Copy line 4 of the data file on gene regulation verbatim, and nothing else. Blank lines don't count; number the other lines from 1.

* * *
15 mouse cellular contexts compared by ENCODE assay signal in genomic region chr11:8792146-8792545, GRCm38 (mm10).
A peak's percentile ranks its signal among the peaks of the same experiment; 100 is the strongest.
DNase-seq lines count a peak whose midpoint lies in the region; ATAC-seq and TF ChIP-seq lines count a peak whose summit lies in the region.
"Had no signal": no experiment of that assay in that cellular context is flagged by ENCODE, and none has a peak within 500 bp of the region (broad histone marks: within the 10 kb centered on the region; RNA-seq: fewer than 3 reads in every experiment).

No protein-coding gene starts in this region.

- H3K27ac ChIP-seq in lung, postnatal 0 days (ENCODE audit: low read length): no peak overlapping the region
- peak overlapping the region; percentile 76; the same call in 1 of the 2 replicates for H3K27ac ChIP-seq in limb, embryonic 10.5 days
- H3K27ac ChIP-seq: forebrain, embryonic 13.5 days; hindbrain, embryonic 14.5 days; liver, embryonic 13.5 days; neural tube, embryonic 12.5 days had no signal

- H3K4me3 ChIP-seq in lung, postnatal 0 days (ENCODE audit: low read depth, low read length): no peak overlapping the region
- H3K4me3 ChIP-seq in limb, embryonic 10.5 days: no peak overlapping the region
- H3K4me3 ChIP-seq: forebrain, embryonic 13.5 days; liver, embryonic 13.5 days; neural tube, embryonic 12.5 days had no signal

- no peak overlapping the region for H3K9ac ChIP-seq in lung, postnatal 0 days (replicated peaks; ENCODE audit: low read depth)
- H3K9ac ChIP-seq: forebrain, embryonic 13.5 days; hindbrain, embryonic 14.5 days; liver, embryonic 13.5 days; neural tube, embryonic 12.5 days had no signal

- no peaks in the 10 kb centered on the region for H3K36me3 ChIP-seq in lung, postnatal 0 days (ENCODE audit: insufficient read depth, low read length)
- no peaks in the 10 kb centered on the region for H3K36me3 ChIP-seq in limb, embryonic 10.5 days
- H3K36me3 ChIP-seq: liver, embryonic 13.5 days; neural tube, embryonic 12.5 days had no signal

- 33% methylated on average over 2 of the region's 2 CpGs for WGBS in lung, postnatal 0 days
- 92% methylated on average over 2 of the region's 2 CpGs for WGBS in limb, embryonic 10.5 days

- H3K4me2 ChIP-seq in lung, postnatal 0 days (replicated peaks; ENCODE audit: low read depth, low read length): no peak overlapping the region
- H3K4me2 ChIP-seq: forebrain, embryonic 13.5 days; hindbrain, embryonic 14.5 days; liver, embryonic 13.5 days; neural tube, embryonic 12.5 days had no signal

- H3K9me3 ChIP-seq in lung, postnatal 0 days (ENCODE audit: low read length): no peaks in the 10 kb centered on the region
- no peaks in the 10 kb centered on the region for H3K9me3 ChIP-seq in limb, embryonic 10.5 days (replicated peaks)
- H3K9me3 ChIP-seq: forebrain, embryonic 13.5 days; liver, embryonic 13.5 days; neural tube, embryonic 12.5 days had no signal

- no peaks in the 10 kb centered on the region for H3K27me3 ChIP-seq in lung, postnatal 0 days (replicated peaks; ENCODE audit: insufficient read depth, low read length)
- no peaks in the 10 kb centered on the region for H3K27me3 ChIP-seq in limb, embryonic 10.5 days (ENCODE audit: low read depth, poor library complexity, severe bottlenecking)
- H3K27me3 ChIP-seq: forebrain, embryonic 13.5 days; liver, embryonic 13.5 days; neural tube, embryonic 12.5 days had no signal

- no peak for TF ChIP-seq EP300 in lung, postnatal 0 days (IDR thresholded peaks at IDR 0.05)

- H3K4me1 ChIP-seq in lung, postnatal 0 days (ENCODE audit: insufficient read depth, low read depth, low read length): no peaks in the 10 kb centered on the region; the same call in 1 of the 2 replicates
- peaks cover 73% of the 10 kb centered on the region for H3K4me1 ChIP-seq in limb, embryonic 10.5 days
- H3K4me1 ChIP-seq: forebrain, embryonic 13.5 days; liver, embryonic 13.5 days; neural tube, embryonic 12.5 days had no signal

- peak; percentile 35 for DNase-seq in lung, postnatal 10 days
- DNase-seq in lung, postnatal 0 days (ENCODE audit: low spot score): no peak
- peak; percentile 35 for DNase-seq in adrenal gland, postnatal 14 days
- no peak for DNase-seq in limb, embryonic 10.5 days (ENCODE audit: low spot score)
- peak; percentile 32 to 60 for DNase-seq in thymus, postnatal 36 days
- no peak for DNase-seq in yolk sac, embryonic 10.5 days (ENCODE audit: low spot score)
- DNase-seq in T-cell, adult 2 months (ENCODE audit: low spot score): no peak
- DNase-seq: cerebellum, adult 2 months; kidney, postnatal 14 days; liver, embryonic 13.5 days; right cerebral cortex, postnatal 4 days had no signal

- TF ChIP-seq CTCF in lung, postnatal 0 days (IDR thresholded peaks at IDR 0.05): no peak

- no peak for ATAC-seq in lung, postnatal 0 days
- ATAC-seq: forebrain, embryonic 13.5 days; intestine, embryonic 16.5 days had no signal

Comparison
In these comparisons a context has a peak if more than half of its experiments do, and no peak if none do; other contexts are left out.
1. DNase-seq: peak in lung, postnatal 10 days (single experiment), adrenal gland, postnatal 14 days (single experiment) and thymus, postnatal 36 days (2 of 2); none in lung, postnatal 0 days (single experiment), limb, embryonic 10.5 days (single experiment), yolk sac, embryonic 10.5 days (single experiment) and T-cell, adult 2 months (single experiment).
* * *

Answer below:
"Had no signal": no experiment of that assay in that cellular context is flagged by ENCODE, and none has a peak within 500 bp of the region (broad histone marks: within the 10 kb centered on the region; RNA-seq: fewer than 3 reads in every experiment).